Put one cupful of boiling water and half a cupful of b.u.t.ter in a large sauce-pan, and when it boils up, turn in one pint of flour. Beat well with the vegetable masher. When perfectly smooth, and velvety to the touch, remove from the fire. Break five eggs into a bowl. When the paste is nearly cold, beat the eggs into it with the hand. Only a small part of the eggs should be added at a time. When the mixture is thoroughly beaten (it will take about twenty minutes), spread on b.u.t.tered sheets in oblong pieces about four inches long and one and a half wide. These must be about two inches apart. Bake in a rather quick oven for about twenty-five minutes. As soon as they are done, ice with either chocolate or vanilla frosting. When the icing is cold, cut the _eclairs_ on one side and fill them.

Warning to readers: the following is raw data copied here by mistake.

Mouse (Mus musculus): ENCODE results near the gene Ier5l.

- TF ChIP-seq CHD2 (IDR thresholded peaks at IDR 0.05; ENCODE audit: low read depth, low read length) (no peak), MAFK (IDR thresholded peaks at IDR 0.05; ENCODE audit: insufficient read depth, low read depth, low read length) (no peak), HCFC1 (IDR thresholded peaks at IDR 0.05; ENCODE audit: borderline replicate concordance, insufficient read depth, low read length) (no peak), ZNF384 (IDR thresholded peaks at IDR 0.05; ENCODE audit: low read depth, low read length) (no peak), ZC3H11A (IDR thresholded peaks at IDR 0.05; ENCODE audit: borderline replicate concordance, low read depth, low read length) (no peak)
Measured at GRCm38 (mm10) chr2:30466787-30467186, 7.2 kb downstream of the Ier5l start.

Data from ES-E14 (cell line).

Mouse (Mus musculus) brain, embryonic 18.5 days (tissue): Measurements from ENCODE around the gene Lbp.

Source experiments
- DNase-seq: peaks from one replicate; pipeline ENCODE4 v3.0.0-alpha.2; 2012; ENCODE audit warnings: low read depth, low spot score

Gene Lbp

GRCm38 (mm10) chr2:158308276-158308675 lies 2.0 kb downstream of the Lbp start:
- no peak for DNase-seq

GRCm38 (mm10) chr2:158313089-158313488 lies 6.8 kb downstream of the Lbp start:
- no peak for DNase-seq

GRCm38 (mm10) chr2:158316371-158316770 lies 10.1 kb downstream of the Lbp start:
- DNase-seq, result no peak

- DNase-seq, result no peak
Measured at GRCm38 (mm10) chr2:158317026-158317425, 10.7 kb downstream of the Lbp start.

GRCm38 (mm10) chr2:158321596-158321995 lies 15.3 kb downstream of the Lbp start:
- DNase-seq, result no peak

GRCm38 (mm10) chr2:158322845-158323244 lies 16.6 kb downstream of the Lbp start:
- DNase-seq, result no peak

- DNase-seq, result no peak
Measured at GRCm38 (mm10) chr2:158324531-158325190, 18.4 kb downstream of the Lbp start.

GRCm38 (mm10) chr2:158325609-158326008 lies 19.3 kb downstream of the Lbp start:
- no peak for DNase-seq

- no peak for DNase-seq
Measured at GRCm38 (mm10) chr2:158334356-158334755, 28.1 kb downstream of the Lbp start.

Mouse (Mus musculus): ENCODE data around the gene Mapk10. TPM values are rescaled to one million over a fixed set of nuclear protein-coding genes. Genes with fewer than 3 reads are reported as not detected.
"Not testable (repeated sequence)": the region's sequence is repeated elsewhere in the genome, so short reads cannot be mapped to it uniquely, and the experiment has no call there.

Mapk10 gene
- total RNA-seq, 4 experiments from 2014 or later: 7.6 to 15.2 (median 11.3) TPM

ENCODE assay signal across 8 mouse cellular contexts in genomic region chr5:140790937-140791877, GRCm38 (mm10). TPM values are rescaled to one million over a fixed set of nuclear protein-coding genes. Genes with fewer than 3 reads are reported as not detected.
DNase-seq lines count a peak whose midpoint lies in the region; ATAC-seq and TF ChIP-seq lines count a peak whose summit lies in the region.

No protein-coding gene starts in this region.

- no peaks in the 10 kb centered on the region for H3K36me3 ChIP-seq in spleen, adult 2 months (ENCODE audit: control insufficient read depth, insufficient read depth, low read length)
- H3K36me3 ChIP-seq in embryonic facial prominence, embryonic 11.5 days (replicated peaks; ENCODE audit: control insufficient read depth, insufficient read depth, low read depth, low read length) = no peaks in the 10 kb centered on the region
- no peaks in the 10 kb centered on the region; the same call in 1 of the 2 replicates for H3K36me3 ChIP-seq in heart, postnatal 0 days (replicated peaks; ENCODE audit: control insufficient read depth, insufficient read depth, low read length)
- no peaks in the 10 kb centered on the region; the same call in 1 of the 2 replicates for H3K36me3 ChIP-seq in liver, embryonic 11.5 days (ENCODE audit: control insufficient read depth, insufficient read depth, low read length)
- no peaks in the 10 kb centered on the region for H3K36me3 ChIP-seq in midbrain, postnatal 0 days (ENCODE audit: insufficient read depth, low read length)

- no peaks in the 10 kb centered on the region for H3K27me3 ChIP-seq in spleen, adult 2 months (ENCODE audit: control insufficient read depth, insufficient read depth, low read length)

Chocolate eclairs.

Put one cupful and a half of milk in the double boiler. Beat together two-thirds of a cupful of sugar, one-fourth of a cupful of flour, two eggs, and one-fourth of a teaspoonful of salt. Stir the mixture into the boiling milk. Cook fifteen minutes, stirring often. When cold, flavor with one teaspoonful of vanilla extract. Put two squares of sc.r.a.ped chocolate with five table-spoonfuls of powdered sugar and three of boiling water. Stir over the fire until smooth and glossy.

Dip the tops of the _eclairs_ in this as they come from the oven.

When the chocolate icing is dry, cut open, and fill with the cream, which should be cold. If a chocolate flavor is liked with the cream, one table-spoonful of the dissolved chocolate may be added to it.

Vanilla eclairs.